Not everyone in Chula Vista was of Cox’s persuasion. Paul Pfingst, who was district attorney at the time, showed up before the city council to contest the expansion. A Union -Tribune article quoted Pfingst arguing, “[B]ecause there is a large volume of dollars running through the same person, the opportunity for money laundering and other types of things are more present.” He also pointed to “undue influences that large scale gambling can have on elected officials.”
Even into 2003, while she was serving as a Chula Vista Elementary trustee and seated on the city’s charter-review committee, Cox reported that she was working as a consultant for the Village Club Card Room. And when Cox ran for mayor in 2006, she received $13,000 from the card room for her campaign.
Souza has always been generous with politicians. Nowadays, the maximum campaign contribution individuals can make to a council candidate is $320 per election cycle. In the past round of elections, Souza and his wife Bette jointly gave Salas $600, McCann $600, Aguilar $620, and Bensoussan $620; councilmember Miesen was appointed, so he collected no campaign donations.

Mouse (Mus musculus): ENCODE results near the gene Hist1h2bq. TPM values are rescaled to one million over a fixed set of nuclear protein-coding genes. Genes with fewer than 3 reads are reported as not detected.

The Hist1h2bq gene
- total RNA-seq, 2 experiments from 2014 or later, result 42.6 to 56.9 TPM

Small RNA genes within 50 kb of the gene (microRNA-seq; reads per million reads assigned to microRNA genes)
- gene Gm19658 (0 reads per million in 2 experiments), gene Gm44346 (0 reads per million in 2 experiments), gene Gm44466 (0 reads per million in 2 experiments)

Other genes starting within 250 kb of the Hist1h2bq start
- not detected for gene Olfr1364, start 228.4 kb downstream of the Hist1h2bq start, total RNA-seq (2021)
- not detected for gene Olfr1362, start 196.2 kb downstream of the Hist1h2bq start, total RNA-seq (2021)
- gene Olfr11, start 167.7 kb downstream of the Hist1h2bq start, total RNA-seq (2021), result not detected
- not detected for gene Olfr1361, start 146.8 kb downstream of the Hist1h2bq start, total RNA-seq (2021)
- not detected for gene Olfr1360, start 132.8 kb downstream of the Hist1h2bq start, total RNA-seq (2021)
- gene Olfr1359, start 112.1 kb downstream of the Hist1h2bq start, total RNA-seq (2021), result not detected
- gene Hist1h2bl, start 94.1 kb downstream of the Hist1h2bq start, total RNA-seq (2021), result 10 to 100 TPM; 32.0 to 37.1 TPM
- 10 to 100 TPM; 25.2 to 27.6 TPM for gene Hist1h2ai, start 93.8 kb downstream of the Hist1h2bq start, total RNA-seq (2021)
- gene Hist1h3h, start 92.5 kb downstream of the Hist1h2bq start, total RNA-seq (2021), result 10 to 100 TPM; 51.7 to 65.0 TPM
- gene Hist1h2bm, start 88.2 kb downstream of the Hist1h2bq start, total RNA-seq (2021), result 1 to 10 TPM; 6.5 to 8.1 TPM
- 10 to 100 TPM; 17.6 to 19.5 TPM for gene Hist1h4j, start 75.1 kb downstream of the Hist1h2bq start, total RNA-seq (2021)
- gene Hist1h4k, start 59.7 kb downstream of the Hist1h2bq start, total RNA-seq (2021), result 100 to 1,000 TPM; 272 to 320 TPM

City representatives have pointed to the employment and revenue Souza’s establishment brings to the area. What the casino brings the city in licensing fees is significant. In March 2015, when the Village Club Card Room sought to increase the number of tables for the Seven Mile Casino, they promised an increased amount of money to the city per table. They proposed to increase the table license tax to a set rate of $7100 per table per quarter. There are 20 tables, so the city receives a half a million a year from the tables. An October 30 public record request states that the city has spent $380,425.97 on litigation with EyeCandy and invoices are still pending.
Not everyone was charmed by Souza or the idea of having a gambling establishment on Chula Vista’s bayfront. The casino is named Seven Mile because it is seven miles from the city of San Diego and the border of Mexico. Some residents have expressed concern that a luxurious gambling facility will bring increased crime to the area. When EyeCandy was open, locals often jokingly called this section of Bayfront Boulevard “the mile of vice.”
Another hazard of gambling is loss and indebtedness. One day in early August, a Twitter post by Star News reporter Robert Moreno announced, “CVPD [Chula Vista Police Department] says a man committed suicide in the parking lot of @SevenMileCasino after losing a few hands at cards a few days ago. More coming soon.”